The United Australia Party candidate for the Eden-Monaro has offered to pay volunteers $11 an hour on election day - as well as give them a cap and T-shirt.
In two posts to social media, one to his personal Facebook page and another to the Cooma Notice Board Facebook page, Chandra Singh advertised for "helpers" to distribute how to vote cards on election day.
In the posts, he said for eight to nine hours work they will receive $100 for lunch and incidentals, as well as a cap and a T-shirt.
The Fair Work Ombudsman states the national minimum wage is $18.93.
The approximate 25 per cent casual loading on that would mean causal workers were entitled to about $23 per hour, while Mr Singh is proposing paying about $11 per hour.
But speaking to the Bega District News on Tuesday, May 14, Mr Singh said he was looking for volunteers, not employees, and the $100 was to cover their travel costs and pay for their lunch.
"It's a reimbursement, not a pay," he said.
"When people message me, I'm upfront and say I need help.
"I'm surprised, I've had quite a few people volunteering, so there's a lot of silent supporters."
Mr Singh said with a background in trade unions he was confident he was not breaking any laws surrounding workers' rights.
"It's a negative campaign that's been started by the trade unions and other parties," he said.
"They are worried the United Australia Party is actually a threat to them."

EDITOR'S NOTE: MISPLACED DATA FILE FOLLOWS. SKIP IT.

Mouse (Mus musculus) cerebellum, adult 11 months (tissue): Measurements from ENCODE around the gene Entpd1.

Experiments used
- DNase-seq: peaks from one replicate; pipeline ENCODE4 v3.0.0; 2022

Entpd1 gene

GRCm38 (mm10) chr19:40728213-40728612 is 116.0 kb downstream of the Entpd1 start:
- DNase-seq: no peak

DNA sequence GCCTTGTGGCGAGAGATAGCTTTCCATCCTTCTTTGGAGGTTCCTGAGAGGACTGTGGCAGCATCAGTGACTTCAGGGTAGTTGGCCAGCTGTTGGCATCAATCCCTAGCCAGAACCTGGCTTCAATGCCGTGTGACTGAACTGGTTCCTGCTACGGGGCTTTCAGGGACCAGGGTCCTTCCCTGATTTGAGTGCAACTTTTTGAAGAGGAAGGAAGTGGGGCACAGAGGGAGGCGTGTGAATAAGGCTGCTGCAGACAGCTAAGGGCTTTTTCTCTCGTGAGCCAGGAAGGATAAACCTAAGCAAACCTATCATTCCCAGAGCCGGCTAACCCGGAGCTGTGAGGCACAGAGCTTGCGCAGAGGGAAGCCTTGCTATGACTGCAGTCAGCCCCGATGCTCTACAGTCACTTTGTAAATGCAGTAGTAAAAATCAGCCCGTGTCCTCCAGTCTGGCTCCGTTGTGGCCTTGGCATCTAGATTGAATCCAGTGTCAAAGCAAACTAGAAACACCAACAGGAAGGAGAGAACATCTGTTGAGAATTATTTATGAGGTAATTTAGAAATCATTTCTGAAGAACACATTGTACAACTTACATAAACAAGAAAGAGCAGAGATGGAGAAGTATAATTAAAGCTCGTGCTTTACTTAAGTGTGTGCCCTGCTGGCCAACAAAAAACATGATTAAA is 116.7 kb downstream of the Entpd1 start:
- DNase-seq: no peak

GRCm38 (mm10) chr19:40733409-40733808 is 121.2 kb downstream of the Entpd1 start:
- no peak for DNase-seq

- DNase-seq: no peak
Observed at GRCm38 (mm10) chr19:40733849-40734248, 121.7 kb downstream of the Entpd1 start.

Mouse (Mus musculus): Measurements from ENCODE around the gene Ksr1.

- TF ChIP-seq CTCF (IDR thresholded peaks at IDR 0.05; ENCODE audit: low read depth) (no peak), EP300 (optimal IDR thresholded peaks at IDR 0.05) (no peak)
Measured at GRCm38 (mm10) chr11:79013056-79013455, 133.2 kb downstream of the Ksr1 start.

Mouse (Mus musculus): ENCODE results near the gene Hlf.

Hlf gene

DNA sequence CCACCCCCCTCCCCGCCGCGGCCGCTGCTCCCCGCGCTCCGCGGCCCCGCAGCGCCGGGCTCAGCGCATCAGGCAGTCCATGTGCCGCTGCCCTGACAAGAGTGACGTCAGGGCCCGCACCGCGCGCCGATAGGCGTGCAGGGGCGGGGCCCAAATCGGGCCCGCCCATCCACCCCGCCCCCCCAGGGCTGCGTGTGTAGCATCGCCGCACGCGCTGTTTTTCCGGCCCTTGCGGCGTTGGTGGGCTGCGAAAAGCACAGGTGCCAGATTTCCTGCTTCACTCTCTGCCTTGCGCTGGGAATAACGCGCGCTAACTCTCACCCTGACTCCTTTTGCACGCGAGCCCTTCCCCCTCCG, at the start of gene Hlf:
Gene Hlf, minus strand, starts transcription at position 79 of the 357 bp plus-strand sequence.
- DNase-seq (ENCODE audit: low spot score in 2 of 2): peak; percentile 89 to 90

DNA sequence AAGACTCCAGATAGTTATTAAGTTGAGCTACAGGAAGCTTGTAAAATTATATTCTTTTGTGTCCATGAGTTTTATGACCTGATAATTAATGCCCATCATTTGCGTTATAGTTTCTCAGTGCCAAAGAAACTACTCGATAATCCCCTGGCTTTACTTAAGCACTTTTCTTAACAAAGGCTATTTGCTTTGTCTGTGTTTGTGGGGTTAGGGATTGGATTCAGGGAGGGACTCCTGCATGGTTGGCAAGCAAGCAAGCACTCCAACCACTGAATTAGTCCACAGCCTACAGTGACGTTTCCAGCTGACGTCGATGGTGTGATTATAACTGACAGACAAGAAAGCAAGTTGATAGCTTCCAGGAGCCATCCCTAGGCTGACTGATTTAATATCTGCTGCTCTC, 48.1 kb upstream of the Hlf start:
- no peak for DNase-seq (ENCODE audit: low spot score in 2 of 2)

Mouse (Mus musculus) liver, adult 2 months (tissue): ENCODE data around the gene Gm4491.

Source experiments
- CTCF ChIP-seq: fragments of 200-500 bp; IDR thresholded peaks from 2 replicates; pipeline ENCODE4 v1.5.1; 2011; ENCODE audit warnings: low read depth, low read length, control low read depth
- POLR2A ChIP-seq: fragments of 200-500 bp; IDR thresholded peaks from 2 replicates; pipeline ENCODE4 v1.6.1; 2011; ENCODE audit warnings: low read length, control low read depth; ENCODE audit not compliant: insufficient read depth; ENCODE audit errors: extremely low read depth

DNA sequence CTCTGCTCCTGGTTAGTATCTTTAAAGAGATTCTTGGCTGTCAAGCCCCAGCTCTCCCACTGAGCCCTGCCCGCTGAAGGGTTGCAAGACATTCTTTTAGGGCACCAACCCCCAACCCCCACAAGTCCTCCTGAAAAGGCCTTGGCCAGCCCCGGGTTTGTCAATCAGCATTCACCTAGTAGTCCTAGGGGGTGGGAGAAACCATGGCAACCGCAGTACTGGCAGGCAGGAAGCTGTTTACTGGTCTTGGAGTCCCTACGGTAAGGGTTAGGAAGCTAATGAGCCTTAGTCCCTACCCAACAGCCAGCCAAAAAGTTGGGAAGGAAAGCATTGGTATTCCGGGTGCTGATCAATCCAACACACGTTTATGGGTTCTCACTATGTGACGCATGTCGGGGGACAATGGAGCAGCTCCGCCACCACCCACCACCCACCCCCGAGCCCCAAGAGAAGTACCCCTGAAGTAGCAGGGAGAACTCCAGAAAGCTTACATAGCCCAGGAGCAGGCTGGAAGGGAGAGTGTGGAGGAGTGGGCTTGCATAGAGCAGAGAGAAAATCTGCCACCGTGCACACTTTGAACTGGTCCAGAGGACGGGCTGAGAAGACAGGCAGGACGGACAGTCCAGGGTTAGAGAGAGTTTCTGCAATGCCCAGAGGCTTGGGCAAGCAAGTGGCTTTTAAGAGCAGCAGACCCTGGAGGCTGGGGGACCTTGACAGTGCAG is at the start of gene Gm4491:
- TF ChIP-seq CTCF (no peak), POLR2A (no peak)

On Tuesday, a spokesperson for the Australian Council of Trade Unions (ACTU) said candidates and parties choosing to engage paid supporters rather than genuine campaign volunteers at polling booths needed to obey the law.
"Everyone has a right to be paid fairly for their work and receive all legal entitlements," the spokesperson said.
"Election day is no exception.
"It is illegal to pay people $11 per hour for any form of work."
A Fair Work Ombudsman spokesperson said whether a worker handing out flyers was a volunteer or employee would depend on the specific circumstances of the worker's engagement and the work performed.
"In circumstances where a worker is an employee, the employee will be entitled to minimum pay rates and entitlements for their work under Australian workplace laws," they said.
"An employee's minimum pay rates and entitlements will also depend on their specific circumstances, noting an employee handing out flyers is likely to be covered by the Miscellaneous Award 2010."
Any worker with concerns can contact the Fair Work Ombudsman by clicking here or by calling the Fair Work Infoline on 13 13 94.